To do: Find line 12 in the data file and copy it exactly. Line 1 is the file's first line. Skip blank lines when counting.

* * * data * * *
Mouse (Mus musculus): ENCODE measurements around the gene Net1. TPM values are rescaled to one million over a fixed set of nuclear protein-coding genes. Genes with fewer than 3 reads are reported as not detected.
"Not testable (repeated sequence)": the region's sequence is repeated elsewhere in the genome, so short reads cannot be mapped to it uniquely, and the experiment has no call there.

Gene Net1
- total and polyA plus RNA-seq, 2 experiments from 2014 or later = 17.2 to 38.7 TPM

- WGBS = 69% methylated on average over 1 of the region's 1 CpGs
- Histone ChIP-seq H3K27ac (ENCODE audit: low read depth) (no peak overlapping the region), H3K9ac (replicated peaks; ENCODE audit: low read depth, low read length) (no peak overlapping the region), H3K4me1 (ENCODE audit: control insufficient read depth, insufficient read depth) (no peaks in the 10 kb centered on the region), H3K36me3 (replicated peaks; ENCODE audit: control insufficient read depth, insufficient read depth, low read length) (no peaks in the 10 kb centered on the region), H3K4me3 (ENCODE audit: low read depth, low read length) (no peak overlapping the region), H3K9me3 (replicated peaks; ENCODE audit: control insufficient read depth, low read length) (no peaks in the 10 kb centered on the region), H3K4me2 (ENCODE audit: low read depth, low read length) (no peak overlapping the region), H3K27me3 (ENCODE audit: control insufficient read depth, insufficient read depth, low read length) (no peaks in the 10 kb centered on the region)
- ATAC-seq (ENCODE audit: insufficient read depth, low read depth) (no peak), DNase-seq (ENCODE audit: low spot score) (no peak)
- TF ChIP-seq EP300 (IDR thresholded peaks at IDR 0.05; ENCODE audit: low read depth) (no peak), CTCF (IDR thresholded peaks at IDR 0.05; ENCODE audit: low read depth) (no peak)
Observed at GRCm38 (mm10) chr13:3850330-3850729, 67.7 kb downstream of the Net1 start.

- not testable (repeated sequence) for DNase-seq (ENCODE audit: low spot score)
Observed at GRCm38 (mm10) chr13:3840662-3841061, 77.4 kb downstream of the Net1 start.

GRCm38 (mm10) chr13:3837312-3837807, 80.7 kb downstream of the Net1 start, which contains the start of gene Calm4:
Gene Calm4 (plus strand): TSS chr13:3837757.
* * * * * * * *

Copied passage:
GRCm38 (mm10) chr13:3837312-3837807, 80.7 kb downstream of the Net1 start, which contains the start of gene Calm4: